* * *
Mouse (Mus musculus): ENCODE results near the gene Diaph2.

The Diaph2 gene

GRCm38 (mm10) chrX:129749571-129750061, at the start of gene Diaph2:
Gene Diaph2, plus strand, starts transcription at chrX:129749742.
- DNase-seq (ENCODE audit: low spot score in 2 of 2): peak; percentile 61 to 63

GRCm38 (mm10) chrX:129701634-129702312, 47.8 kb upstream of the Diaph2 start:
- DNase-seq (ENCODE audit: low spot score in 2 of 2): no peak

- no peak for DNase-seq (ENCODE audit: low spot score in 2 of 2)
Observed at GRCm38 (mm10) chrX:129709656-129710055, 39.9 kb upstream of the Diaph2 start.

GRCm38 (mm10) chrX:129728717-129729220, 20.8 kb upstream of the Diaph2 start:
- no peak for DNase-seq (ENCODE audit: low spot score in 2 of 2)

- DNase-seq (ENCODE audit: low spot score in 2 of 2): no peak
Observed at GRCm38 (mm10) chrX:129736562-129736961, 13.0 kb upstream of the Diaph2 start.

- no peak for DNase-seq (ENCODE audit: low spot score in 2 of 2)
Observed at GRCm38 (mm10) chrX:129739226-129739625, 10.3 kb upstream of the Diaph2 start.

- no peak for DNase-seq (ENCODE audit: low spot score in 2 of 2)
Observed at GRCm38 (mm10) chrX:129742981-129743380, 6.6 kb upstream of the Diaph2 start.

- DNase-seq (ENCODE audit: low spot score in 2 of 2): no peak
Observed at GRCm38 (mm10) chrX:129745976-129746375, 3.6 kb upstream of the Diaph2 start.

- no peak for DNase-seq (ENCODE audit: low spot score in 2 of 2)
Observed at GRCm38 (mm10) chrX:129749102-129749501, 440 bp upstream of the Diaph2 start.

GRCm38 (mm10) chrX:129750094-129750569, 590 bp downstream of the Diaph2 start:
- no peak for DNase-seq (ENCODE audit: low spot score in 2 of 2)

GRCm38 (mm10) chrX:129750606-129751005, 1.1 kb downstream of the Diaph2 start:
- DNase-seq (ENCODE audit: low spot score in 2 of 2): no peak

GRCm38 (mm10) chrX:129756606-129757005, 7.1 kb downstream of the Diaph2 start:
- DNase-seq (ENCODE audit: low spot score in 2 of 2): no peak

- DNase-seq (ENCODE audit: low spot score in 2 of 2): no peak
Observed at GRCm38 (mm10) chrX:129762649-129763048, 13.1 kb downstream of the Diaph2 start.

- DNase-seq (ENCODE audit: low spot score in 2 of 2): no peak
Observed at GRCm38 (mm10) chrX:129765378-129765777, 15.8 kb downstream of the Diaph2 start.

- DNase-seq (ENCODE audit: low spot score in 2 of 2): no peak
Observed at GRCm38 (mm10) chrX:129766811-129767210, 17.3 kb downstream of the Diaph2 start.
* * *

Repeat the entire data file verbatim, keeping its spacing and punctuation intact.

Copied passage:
Mouse (Mus musculus): ENCODE results near the gene Diaph2.

The Diaph2 gene

GRCm38 (mm10) chrX:129749571-129750061, at the start of gene Diaph2:
Gene Diaph2, plus strand, starts transcription at chrX:129749742.
- DNase-seq (ENCODE audit: low spot score in 2 of 2): peak; percentile 61 to 63

GRCm38 (mm10) chrX:129701634-129702312, 47.8 kb upstream of the Diaph2 start:
- DNase-seq (ENCODE audit: low spot score in 2 of 2): no peak

- no peak for DNase-seq (ENCODE audit: low spot score in 2 of 2)
Observed at GRCm38 (mm10) chrX:129709656-129710055, 39.9 kb upstream of the Diaph2 start.

GRCm38 (mm10) chrX:129728717-129729220, 20.8 kb upstream of the Diaph2 start:
- no peak for DNase-seq (ENCODE audit: low spot score in 2 of 2)

- DNase-seq (ENCODE audit: low spot score in 2 of 2): no peak
Observed at GRCm38 (mm10) chrX:129736562-129736961, 13.0 kb upstream of the Diaph2 start.

- no peak for DNase-seq (ENCODE audit: low spot score in 2 of 2)
Observed at GRCm38 (mm10) chrX:129739226-129739625, 10.3 kb upstream of the Diaph2 start.

- no peak for DNase-seq (ENCODE audit: low spot score in 2 of 2)
Observed at GRCm38 (mm10) chrX:129742981-129743380, 6.6 kb upstream of the Diaph2 start.

- DNase-seq (ENCODE audit: low spot score in 2 of 2): no peak
Observed at GRCm38 (mm10) chrX:129745976-129746375, 3.6 kb upstream of the Diaph2 start.

- no peak for DNase-seq (ENCODE audit: low spot score in 2 of 2)
Observed at GRCm38 (mm10) chrX:129749102-129749501, 440 bp upstream of the Diaph2 start.

GRCm38 (mm10) chrX:129750094-129750569, 590 bp downstream of the Diaph2 start:
- no peak for DNase-seq (ENCODE audit: low spot score in 2 of 2)

GRCm38 (mm10) chrX:129750606-129751005, 1.1 kb downstream of the Diaph2 start:
- DNase-seq (ENCODE audit: low spot score in 2 of 2): no peak

GRCm38 (mm10) chrX:129756606-129757005, 7.1 kb downstream of the Diaph2 start:
- DNase-seq (ENCODE audit: low spot score in 2 of 2): no peak

- DNase-seq (ENCODE audit: low spot score in 2 of 2): no peak
Observed at GRCm38 (mm10) chrX:129762649-129763048, 13.1 kb downstream of the Diaph2 start.

- DNase-seq (ENCODE audit: low spot score in 2 of 2): no peak
Observed at GRCm38 (mm10) chrX:129765378-129765777, 15.8 kb downstream of the Diaph2 start.

- DNase-seq (ENCODE audit: low spot score in 2 of 2): no peak
Observed at GRCm38 (mm10) chrX:129766811-129767210, 17.3 kb downstream of the Diaph2 start.